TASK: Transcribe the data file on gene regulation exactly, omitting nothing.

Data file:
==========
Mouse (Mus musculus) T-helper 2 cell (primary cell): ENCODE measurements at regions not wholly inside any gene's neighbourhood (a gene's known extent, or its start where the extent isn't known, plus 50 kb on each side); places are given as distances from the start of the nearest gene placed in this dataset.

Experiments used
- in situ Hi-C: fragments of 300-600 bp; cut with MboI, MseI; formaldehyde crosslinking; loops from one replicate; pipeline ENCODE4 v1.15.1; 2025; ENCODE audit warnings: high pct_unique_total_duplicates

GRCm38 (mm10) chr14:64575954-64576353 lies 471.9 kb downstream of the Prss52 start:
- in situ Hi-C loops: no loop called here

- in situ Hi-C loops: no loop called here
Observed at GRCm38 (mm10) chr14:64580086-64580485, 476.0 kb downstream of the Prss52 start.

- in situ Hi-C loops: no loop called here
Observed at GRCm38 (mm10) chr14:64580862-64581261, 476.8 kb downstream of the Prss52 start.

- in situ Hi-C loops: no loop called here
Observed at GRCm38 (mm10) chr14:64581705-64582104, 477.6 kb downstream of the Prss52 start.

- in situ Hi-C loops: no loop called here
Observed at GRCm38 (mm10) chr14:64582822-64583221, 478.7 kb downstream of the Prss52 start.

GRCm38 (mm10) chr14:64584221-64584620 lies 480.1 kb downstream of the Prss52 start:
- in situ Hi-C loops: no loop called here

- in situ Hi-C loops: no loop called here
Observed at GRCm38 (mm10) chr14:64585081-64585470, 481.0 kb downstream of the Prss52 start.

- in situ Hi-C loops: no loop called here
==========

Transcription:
Mouse (Mus musculus) T-helper 2 cell (primary cell): ENCODE measurements at regions not wholly inside any gene's neighbourhood (a gene's known extent, or its start where the extent isn't known, plus 50 kb on each side); places are given as distances from the start of the nearest gene placed in this dataset.

Experiments used
- in situ Hi-C: fragments of 300-600 bp; cut with MboI, MseI; formaldehyde crosslinking; loops from one replicate; pipeline ENCODE4 v1.15.1; 2025; ENCODE audit warnings: high pct_unique_total_duplicates

GRCm38 (mm10) chr14:64575954-64576353 lies 471.9 kb downstream of the Prss52 start:
- in situ Hi-C loops: no loop called here

- in situ Hi-C loops: no loop called here
Observed at GRCm38 (mm10) chr14:64580086-64580485, 476.0 kb downstream of the Prss52 start.

- in situ Hi-C loops: no loop called here
Observed at GRCm38 (mm10) chr14:64580862-64581261, 476.8 kb downstream of the Prss52 start.

- in situ Hi-C loops: no loop called here
Observed at GRCm38 (mm10) chr14:64581705-64582104, 477.6 kb downstream of the Prss52 start.

- in situ Hi-C loops: no loop called here
Observed at GRCm38 (mm10) chr14:64582822-64583221, 478.7 kb downstream of the Prss52 start.

GRCm38 (mm10) chr14:64584221-64584620 lies 480.1 kb downstream of the Prss52 start:
- in situ Hi-C loops: no loop called here

- in situ Hi-C loops: no loop called here
Observed at GRCm38 (mm10) chr14:64585081-64585470, 481.0 kb downstream of the Prss52 start.

- in situ Hi-C loops: no loop called here